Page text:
And it’s not like the weather is decent and I can run around outside and take pictures. Taking pictures outside is a serious risk to my camera. Camera + water = bad idea. This is Oregon. The rain will stop some time in late June. Until then there will be only brief, shining moments..

This is Captain Kidd. He’s a rather wonky sort of cat. He always has been. I think it’s safe to say that his parents were very carefully inbred, resulting in what we at chez PI like to refer to as a cat of very little brain. We love him anyway. But he’s a little strange. He has fortunately completely recovered from his illness last year. Physically. Mentally… I think he’s become even a little stranger.

Please, Mom, can we never do that again?

His illness may be a good example of his interesting personality. My vet stopped carrying the oh-so-special kibble that Kidd needed to have and that was worth it’s weight in gold (or that is what they charged me). Instead they offered a perfectly reasonable substitute. It cost me a large sum of money to find out that Kidd wanted his prior brand of kibbles back and if he couldn’t get it he was quite willing to starve himself to death while tearing out his fur and eating it. The other two cats in the house loved the new kibble and grew quite fluffy while eating their share and Kidd’s.

I now travel 1/2 way across town simply to buy his special brand. Other cat parents will, no doubt, understand. The rest of you probably think I’m nuts. (probably did anyway) But he’s now a (fairly) reasonable weight, although still very slim, and all the fur he pulled out (or the vet shaved because he had to have a feeding tube for awhile) has grown back.

Kidd likes to sit on the bookshelf by my desk while I work at my computer. I have no idea why. It’s his spot. He sleeps there, sitting up. If I have placed another object there, he scolds me until I move it — note the stacks of CDs pushed carefully out of the way. When he gets tired of sitting on the shelf, he goes under the desk and curls up in the corner.

I don’t think he was very happy wearing the socks. But, if you hang around while I’m looking for something to amuse myself with… well… don’t be surprised at what happens. 😀

The socks are up to the gussets and proceeding nicely. I like Dave’s Sea-Camo-Weedy remark, and I think I will name them that.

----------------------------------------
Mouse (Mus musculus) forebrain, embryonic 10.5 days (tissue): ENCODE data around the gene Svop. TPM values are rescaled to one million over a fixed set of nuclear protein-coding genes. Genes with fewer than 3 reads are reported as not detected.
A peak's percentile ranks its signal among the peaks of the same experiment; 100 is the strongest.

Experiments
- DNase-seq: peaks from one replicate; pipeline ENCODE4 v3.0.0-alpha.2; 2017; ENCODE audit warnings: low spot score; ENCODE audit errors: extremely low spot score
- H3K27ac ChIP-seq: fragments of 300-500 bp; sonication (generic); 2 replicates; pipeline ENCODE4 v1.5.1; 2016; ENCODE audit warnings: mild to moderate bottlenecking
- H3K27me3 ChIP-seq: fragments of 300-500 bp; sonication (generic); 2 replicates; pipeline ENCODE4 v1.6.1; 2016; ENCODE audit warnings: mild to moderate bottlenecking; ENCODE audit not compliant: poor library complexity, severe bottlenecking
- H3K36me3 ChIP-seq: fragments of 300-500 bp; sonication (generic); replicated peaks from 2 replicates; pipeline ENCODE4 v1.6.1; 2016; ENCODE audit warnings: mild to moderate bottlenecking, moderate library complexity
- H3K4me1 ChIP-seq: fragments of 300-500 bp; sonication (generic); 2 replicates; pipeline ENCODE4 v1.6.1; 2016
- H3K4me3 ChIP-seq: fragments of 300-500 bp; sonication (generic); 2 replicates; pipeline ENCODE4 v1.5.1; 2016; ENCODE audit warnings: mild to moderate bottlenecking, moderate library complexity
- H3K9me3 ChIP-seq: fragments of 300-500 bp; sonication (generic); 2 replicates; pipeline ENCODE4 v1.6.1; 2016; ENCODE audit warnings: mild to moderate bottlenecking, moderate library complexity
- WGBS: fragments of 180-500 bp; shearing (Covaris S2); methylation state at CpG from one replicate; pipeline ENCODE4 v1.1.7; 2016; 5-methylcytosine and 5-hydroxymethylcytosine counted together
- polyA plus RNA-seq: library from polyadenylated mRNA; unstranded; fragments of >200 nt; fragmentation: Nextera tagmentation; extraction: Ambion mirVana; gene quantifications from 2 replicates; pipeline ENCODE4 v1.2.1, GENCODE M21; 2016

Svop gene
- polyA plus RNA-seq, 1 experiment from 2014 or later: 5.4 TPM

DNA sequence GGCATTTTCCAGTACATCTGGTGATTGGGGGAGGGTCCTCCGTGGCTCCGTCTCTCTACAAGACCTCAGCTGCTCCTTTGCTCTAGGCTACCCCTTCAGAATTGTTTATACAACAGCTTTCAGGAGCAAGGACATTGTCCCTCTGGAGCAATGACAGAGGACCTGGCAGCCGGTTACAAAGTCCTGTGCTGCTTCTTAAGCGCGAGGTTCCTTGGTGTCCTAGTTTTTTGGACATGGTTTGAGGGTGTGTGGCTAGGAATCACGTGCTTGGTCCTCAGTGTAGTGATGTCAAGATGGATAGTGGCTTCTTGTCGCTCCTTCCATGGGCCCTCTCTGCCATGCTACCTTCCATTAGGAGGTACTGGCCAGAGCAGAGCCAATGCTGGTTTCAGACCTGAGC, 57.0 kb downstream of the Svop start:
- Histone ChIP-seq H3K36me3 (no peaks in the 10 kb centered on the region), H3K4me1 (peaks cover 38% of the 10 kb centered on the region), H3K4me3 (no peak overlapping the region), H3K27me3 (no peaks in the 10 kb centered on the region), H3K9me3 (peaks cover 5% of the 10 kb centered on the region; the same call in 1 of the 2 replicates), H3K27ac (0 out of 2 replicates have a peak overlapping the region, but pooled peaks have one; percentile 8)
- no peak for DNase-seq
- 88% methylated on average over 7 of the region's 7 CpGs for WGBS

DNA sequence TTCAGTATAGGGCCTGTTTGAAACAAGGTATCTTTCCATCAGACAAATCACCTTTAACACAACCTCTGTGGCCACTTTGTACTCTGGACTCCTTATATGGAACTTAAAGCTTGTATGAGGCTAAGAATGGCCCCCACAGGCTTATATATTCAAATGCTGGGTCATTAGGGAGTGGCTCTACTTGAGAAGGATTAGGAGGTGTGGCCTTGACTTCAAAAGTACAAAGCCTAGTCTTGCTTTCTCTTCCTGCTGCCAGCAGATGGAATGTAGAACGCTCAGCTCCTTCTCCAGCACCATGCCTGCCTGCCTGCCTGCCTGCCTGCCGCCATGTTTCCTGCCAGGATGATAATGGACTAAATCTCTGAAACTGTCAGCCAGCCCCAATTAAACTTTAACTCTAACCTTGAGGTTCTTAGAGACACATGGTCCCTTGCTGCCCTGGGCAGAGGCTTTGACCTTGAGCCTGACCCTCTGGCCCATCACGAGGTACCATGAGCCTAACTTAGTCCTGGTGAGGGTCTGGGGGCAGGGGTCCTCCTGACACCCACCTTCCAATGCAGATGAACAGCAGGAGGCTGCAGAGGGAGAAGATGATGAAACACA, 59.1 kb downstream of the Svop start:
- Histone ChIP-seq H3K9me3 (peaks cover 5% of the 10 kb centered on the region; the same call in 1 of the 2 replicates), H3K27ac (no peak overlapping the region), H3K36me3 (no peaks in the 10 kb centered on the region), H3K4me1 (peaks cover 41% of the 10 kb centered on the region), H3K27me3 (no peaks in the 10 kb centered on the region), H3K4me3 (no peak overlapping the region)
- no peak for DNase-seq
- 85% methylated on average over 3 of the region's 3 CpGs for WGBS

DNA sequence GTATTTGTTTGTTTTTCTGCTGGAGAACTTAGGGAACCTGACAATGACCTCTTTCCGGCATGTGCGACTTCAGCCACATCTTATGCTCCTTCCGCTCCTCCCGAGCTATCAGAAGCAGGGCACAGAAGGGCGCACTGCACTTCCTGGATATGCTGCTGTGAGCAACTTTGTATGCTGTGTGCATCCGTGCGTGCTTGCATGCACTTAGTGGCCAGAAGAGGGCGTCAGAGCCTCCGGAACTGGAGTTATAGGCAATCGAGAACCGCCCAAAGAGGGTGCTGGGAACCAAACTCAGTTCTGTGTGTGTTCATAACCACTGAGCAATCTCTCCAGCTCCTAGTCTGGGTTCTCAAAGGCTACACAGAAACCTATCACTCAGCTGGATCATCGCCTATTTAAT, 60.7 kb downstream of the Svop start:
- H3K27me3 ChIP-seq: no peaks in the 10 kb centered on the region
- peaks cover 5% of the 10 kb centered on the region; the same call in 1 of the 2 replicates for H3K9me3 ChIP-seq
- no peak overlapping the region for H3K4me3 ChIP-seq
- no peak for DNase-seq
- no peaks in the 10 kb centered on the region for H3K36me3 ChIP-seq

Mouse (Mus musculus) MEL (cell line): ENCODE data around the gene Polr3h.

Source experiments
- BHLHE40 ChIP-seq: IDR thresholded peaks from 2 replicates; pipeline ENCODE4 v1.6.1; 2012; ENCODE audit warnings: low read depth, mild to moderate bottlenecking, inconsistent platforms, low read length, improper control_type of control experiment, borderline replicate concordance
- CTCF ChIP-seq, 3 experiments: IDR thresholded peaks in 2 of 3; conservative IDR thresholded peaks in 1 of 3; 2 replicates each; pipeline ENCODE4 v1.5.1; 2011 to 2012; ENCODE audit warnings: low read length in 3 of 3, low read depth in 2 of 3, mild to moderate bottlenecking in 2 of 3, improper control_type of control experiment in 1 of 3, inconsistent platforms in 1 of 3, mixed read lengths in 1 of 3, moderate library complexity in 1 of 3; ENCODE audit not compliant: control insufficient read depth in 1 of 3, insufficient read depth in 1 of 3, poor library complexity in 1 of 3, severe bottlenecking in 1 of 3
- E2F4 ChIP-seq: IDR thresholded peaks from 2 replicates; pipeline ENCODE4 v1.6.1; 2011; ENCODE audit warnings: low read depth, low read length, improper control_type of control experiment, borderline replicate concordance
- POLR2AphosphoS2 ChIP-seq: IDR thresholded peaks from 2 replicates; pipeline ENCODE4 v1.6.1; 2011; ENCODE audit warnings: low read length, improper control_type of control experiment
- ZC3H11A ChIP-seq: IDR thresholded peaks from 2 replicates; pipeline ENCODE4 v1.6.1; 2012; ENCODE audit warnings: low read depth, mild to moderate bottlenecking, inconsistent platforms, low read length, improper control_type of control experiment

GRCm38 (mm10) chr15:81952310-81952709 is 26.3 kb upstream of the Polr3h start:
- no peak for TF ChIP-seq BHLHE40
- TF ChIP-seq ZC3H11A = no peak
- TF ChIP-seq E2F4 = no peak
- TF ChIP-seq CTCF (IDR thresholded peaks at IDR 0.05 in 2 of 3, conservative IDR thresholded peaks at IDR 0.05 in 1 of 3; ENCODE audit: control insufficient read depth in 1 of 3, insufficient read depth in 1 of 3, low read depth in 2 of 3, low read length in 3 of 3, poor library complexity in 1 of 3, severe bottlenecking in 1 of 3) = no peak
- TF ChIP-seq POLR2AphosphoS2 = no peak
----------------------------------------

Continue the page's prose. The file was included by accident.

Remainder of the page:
I had lunch yesterday with #1 Son at Nicholas’. It’s a tiny little hole in the wall in an unattractive area of Portland. It’s so tiny that, after your name is added to the always-present list, you have to wait outside. There’s no room for people to wait inside. No room even to knit at the table. The proprietors have thoughtfully provided space heaters under the roof overhang, so although I had to stand on the sidewalk looking like I was maybe lookin’ for a good time (hey, sailor… wanna party?), at least I was dry (mostly) and warm (sort of) and had plenty of company. Seating is at such a premium that, although my name came up on the list, I was not actually given a table until #1 Son finally arrived. Trust me on this — it’s well worth the wait. Every time the door opened the scent of wonderful Middle Eastern cuisine wafted out. I have 1/2 of a falafel sandwich left over for dinner, along with a very creamy hummus and pita that was so fresh when served that it was too hot to pick up.

The Tangled socks still have not shown up. #1 Son professes innocence (but has yet to prove it). I did not take them anywhere out of the house unless they were on my feet. (Good thought, ~Kristie, but I have a sample sock named Bob that I use when I need to demo.) I have checked the legs of pants and sleeves of shirts, just in case. I am afraid this mystery will not be solved. I am bereft.

On a techie note, a week or so ago I completely rewrote the PI theme from the ground up. I was pretty careful to make it look the same, so you may not have noticed. I tested it in as many browsers as I could to make sure it looked reasonably OK and was stable. But I have no access to either Linux or a Mac. If you see something that looks weirder than usual or really doesn’t work, please let me know.

Knitting |Reviews by Judy @ 5:07 PM

winter visitors
The Portland area loves visitors — most of all visitors who will settle in and stay for awhile, enriching the community. And ones that can dig their toes into our mud and enjoy our rain are much appreciated.